Last February, when I accepted a Sales Summer Intern position with Reynolds & Reynolds for the summer, I was honestly not expecting much out of it. I started my college career majoring in General Engineering and then ended up in Industrial Distribution, of which 70% of graduates work in industrial sales and 30% in supply chain jobs. I'd always figured that I was going to be part of the 30% since I am an introvert and will never fit the "sales" profile.

All I've wanted since I was 14 is to live in the same town I grew up in and work in a cubicle. I only accepted this internship, which was across the country and in a field that terrified me, since I didn't think any other company would want me (I don't want to sound stuck up, but I no longer think that was the case) and I definitely did not want another summer like last summer when I was a nanny for 44 hours a week.

Guess what?

I had the actual best internship ever and now I want to do sales for a career. It's not because I've suddenly decided I want to be smooth-talking and sleazy. That's only in the movies; that's nothing like what modern sales actually is. Modern sales is ideally suited, perhaps exclusively suited, toward people with engineering, problem-solver mentalities.

Surprised? Let me share a bit of history. Selling has existed for as long as humans have been using currency, but the modern sales rep career started during the Industrial Revolution. From then, for the next 100 or so years, sales professionals developed and perfected the pushy, always-be-closing behavior that we still associate with the profession. Studies show that that behavior works for low-value sales when the product being sold is relatively cheap and nothing too serious will happen if it doesn't meet buyer expectations.

During the 1960s and 1970s though, in attempts to ease the enormous pressure that competition had come to apply, companies began bundling their products together and selling them as "solutions" for customer problems. This did help them differentiate their products from those of the competition, but it only shifted that pressure onto the products.

Previously, in order to satisfy their customers, the manufacturers only had to provide a product that worked; now, they had to actually solve problems. As the faces of the company, sales professionals have always been the ones to shoulder much of that pressure in order to meet quotas. The smart sales professionals quickly abandoned their previous smooth-talking ways and slipped into more of a business-partner role with their customers, since you might be able to pressure someone into spending $200, but definitely not $20,000.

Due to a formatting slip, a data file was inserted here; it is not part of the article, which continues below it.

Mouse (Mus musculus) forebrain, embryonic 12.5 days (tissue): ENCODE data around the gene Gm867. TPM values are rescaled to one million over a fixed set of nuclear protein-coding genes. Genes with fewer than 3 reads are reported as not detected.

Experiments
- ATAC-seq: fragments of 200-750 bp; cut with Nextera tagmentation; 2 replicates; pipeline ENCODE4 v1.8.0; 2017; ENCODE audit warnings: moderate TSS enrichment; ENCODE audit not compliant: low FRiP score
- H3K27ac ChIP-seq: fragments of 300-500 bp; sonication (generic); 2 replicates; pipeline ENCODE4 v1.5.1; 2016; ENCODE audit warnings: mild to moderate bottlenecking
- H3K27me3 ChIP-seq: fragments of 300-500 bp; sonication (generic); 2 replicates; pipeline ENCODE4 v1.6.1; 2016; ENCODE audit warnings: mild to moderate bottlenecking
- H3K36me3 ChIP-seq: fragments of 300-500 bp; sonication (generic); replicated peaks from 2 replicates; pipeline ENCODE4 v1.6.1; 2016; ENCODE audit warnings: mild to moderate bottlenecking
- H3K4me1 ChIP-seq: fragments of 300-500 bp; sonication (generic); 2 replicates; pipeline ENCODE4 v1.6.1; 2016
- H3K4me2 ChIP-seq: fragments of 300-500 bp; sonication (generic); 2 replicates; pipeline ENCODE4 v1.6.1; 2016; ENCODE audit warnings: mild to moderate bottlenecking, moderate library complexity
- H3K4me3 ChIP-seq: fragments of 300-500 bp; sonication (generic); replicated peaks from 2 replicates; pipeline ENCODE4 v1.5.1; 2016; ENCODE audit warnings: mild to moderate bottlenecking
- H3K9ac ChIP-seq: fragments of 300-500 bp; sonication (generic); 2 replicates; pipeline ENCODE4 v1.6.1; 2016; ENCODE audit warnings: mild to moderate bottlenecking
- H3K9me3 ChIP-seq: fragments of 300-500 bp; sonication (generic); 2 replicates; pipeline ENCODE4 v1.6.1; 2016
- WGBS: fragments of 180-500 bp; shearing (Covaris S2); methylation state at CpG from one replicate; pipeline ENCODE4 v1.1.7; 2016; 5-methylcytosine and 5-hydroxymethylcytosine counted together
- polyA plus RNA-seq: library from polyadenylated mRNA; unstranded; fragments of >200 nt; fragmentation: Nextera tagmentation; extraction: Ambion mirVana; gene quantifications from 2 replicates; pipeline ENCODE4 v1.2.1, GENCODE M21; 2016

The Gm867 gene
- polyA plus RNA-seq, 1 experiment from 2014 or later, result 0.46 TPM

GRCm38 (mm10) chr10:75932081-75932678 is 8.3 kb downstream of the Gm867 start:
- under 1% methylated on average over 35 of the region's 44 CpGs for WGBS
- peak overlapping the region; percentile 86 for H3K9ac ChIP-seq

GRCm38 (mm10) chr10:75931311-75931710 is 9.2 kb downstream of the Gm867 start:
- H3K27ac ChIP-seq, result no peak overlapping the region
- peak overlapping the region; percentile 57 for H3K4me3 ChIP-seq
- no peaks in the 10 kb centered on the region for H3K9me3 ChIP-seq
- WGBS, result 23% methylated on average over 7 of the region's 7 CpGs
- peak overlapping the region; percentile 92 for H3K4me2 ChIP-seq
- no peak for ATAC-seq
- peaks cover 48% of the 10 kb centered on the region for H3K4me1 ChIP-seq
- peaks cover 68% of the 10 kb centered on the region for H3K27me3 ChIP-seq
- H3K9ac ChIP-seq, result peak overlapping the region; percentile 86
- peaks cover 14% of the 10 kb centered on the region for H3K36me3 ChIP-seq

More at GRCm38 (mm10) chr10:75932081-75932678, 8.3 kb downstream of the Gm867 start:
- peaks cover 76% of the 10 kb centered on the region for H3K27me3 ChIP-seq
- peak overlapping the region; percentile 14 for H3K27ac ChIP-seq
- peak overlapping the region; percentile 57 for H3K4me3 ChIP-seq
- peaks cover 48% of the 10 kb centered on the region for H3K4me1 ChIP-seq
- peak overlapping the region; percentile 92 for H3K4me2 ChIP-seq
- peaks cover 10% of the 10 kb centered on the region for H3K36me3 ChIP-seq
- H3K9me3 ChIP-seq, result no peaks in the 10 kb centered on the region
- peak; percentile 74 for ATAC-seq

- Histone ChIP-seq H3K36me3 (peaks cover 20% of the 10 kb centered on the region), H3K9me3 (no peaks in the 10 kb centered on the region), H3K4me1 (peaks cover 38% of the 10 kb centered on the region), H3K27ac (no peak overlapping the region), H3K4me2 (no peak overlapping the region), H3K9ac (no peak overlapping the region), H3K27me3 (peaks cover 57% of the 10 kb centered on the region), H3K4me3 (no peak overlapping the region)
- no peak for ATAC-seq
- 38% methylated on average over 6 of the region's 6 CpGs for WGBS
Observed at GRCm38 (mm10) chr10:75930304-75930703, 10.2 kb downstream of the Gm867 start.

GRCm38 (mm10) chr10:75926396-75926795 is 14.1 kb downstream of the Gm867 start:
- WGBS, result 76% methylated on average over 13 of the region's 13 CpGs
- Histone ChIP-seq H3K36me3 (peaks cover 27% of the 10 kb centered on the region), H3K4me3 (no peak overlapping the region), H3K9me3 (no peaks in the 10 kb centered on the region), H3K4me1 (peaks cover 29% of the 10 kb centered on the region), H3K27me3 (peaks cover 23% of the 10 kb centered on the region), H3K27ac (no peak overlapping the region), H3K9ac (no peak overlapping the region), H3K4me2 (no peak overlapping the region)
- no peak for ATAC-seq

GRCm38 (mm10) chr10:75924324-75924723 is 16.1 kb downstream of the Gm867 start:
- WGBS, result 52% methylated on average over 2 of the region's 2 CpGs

And now in 2018, we have both the pressure to solve problems, and; as a result of every company bundling their products into solutions, we've seen a return of that cut-throat competition that originally led companies to bundle in the first place—across just about every industry.

The breakthrough that has been formulated in response to today's complicated B2B sales environment is the Challenger Model, pioneered by Matthew Dixon and Brett Adamson in their book, "The Challenger Sale." It involves the company, and specifically the salesperson, knowing more about the customer's industry than the customer does, and making sales by teaching the customer.

The complexity involved in modern sales is almost absurd, and it is definitely a far cry from the profession of the fast-talking, greasy, used-car salesmen in the movies. Simply put, the meticulous research, preparation, industry knowledge, product familiarity, and planning that goes into sales now make it a job only a nerd can do, and that appeals to me.

In my opinion, sales is more difficult than engineering in some ways because it has a strong people element, and people are unpredictable, frankly annoying, and a lot harder to deal with than numbers are. Sales professionals must, in addition to all their knowledge and preparation, master the art of controlling and directing conversations, staying one step ahead of the customer at all times, and leveraging other relationships within the customer organization in order to influence decision makers.

For me, this people element has definitely been the hardest part of learning to sell, but Reynolds has embraced Challenger from the top down, which provides a lot of support, coaching, resources, and industry intelligence to the sales professionals, and that definitely makes it doable.

Sales is absolutely not for everyone, and I will be the first person to tell you that. It appeals to me though, because I do not want to work in a cubicle anymore. I want to travel all over. I want the freedom to make my own schedule and give myself a raise anytime I want just by working harder. I want a high-stress and high rewards job that pushes me and stretches me and requires me to do something different every day. I have never had the door-to-door snake-oil salesman personality, nor do I plan to develop it; furthermore, no successful sales professional I know behaves that way either. What they do have is an insatiable desire to learn, solve problems, and teach people about their product—in other words, they're nerds, and I'm 100% here for it.